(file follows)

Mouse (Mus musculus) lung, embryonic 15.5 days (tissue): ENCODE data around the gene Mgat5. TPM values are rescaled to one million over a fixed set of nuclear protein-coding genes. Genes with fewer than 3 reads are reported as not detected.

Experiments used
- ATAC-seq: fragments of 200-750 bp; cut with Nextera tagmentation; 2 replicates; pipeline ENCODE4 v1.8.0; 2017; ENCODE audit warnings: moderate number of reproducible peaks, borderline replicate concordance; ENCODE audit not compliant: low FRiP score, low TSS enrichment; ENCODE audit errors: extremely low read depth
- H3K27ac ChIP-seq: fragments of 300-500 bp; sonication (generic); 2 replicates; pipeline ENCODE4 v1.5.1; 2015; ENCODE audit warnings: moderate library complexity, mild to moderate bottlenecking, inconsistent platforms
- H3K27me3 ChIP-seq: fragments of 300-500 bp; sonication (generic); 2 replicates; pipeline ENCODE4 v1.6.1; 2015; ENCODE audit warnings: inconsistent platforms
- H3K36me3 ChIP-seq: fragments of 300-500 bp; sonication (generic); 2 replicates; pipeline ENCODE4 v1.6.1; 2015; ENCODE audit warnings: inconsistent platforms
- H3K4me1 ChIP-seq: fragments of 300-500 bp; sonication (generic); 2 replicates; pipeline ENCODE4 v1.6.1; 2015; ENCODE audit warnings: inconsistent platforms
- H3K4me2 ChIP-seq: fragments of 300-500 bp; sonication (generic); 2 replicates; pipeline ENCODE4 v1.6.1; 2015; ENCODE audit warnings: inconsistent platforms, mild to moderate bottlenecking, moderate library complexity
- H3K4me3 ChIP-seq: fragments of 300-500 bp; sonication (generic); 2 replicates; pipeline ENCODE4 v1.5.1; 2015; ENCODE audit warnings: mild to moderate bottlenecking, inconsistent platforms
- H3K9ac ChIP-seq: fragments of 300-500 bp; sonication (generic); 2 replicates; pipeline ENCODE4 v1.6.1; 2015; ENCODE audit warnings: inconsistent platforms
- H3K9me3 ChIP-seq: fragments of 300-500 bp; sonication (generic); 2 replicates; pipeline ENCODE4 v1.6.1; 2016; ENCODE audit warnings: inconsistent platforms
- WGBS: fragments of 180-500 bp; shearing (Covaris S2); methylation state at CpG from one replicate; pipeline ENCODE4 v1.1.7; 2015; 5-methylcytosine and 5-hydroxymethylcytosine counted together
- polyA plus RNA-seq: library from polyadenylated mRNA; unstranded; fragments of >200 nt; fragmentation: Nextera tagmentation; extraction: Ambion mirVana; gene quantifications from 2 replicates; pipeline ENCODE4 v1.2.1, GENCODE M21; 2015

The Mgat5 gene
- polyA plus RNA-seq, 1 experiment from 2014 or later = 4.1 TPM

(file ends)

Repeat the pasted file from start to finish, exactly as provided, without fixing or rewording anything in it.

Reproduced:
Mouse (Mus musculus) lung, embryonic 15.5 days (tissue): ENCODE data around the gene Mgat5. TPM values are rescaled to one million over a fixed set of nuclear protein-coding genes. Genes with fewer than 3 reads are reported as not detected.

Experiments used
- ATAC-seq: fragments of 200-750 bp; cut with Nextera tagmentation; 2 replicates; pipeline ENCODE4 v1.8.0; 2017; ENCODE audit warnings: moderate number of reproducible peaks, borderline replicate concordance; ENCODE audit not compliant: low FRiP score, low TSS enrichment; ENCODE audit errors: extremely low read depth
- H3K27ac ChIP-seq: fragments of 300-500 bp; sonication (generic); 2 replicates; pipeline ENCODE4 v1.5.1; 2015; ENCODE audit warnings: moderate library complexity, mild to moderate bottlenecking, inconsistent platforms
- H3K27me3 ChIP-seq: fragments of 300-500 bp; sonication (generic); 2 replicates; pipeline ENCODE4 v1.6.1; 2015; ENCODE audit warnings: inconsistent platforms
- H3K36me3 ChIP-seq: fragments of 300-500 bp; sonication (generic); 2 replicates; pipeline ENCODE4 v1.6.1; 2015; ENCODE audit warnings: inconsistent platforms
- H3K4me1 ChIP-seq: fragments of 300-500 bp; sonication (generic); 2 replicates; pipeline ENCODE4 v1.6.1; 2015; ENCODE audit warnings: inconsistent platforms
- H3K4me2 ChIP-seq: fragments of 300-500 bp; sonication (generic); 2 replicates; pipeline ENCODE4 v1.6.1; 2015; ENCODE audit warnings: inconsistent platforms, mild to moderate bottlenecking, moderate library complexity
- H3K4me3 ChIP-seq: fragments of 300-500 bp; sonication (generic); 2 replicates; pipeline ENCODE4 v1.5.1; 2015; ENCODE audit warnings: mild to moderate bottlenecking, inconsistent platforms
- H3K9ac ChIP-seq: fragments of 300-500 bp; sonication (generic); 2 replicates; pipeline ENCODE4 v1.6.1; 2015; ENCODE audit warnings: inconsistent platforms
- H3K9me3 ChIP-seq: fragments of 300-500 bp; sonication (generic); 2 replicates; pipeline ENCODE4 v1.6.1; 2016; ENCODE audit warnings: inconsistent platforms
- WGBS: fragments of 180-500 bp; shearing (Covaris S2); methylation state at CpG from one replicate; pipeline ENCODE4 v1.1.7; 2015; 5-methylcytosine and 5-hydroxymethylcytosine counted together
- polyA plus RNA-seq: library from polyadenylated mRNA; unstranded; fragments of >200 nt; fragmentation: Nextera tagmentation; extraction: Ambion mirVana; gene quantifications from 2 replicates; pipeline ENCODE4 v1.2.1, GENCODE M21; 2015

The Mgat5 gene
- polyA plus RNA-seq, 1 experiment from 2014 or later = 4.1 TPM